A knowledge of Australia’s history and of local historical events is important to establishing respectful relationships with Indigenous children and their families.

In addition, this history helps explain the local language ecology where you work and why Indigenous languages and dialects are spoken or not spoken in different parts of Australia today.

Aboriginal and Torres Strait Islander people today are proud and resilient survivors of colonisation and the impacts of settler-colonial society.

The families and communities of Indigenous preschoolers may have direct traumatic experiences and intergenerational knowledge of this history. So, while Indigenous preschoolers are usually excited to start preschool and learn new things, including SAE, it is important that Indigenous languages, cultures and knowledges are respected and valued in all aspects of education settings.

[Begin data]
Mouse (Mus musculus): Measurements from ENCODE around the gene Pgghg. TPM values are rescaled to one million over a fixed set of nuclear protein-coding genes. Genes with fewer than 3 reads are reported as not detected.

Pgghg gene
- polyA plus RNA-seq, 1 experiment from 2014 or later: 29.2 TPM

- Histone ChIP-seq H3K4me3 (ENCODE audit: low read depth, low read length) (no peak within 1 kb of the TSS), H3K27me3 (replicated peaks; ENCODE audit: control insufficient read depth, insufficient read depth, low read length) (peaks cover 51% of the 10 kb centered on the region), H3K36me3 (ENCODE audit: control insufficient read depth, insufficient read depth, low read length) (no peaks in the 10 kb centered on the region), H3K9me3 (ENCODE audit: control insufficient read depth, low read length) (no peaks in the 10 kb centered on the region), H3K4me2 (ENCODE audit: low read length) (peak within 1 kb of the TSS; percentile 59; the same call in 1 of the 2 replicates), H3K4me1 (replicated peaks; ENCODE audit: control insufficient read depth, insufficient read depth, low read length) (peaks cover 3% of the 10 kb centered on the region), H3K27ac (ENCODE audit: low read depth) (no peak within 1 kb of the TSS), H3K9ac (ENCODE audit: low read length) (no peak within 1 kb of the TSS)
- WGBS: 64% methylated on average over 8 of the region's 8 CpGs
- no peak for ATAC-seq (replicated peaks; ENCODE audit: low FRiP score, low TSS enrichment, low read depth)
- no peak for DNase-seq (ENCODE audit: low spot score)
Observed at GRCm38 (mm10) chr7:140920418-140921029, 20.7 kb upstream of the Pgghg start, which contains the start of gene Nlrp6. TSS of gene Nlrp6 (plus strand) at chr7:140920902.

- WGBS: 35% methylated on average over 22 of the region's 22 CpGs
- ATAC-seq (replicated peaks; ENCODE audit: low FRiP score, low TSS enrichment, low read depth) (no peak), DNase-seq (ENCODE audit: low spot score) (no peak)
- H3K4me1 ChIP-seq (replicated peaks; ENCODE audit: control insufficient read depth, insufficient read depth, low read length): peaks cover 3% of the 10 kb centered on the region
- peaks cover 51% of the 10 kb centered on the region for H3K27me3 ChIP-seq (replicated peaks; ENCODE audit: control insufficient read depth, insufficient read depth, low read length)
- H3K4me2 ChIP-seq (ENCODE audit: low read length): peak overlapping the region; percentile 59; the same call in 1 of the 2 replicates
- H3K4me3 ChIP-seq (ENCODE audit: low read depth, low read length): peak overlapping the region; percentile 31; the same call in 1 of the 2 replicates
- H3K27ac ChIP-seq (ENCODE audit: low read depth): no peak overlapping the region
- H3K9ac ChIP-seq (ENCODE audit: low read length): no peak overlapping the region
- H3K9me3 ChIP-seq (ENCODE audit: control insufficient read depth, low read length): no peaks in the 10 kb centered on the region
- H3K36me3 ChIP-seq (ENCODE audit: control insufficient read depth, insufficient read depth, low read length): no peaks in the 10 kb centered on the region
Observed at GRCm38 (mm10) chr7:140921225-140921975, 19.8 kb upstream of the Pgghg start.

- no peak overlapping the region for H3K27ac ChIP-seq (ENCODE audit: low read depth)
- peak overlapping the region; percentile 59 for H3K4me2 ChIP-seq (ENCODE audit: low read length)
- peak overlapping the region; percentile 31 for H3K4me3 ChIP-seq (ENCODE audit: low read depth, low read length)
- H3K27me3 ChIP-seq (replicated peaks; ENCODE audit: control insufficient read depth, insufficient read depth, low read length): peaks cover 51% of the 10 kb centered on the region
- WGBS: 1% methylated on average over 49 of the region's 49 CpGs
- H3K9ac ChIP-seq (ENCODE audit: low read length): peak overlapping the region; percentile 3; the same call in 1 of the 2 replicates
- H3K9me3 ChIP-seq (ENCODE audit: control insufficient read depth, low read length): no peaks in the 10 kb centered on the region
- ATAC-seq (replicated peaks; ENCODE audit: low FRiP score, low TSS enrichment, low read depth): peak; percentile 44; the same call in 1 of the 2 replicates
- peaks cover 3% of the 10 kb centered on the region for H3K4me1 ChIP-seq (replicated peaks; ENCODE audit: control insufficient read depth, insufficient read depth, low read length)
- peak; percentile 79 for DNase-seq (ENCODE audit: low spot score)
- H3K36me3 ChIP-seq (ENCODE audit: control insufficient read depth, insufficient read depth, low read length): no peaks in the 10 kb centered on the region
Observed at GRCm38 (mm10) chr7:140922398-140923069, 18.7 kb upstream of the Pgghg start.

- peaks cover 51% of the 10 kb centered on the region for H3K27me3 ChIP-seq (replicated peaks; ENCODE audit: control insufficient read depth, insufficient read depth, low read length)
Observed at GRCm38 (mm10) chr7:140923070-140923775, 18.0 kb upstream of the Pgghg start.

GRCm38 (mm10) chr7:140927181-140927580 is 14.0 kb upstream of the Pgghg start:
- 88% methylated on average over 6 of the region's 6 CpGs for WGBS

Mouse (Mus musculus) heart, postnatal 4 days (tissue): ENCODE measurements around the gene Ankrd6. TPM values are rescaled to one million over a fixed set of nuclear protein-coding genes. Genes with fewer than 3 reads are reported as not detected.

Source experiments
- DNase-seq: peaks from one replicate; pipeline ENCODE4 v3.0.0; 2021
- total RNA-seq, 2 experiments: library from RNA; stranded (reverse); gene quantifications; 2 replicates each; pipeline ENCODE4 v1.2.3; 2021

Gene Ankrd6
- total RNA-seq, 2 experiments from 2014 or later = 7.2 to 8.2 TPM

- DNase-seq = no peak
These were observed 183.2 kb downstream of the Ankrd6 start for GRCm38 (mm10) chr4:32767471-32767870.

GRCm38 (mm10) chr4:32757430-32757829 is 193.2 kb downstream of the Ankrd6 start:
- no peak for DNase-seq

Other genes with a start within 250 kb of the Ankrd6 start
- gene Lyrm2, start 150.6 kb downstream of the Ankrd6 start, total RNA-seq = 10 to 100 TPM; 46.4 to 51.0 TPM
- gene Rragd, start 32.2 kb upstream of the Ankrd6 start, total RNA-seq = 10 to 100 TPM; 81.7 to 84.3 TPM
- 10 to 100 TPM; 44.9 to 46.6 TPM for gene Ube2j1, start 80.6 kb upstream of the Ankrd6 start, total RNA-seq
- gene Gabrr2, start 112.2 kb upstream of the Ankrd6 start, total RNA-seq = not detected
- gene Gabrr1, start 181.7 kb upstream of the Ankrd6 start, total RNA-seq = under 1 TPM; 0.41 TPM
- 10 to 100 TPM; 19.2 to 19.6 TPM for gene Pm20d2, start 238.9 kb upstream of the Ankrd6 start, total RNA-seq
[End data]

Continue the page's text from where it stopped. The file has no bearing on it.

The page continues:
Why does history matter?

A knowledge of Indigenous history, and local history in particular, is important for incoming non-Indigenous early childhood educators, because it will help you to relate to your Indigenous children and their families in a respectful and informed way.

For example, it might seem quite natural to you to ask which languages are spoken in a community. However, as the question could relate to traumatic personal or local histories, that conversation might be painful for some community members. Educators who are historically informed will know to approach this topic sensitively.

If you are new to a community and looking for advice and questions to guide reflection, you might find this resource helpful: You’re in new Country: Advice for Non-Indigenous Early Childhood Mentors, Trainers & Teachers. The chapter titled ‘Listen and learn from a cultural mentor’ has some great tips and advice.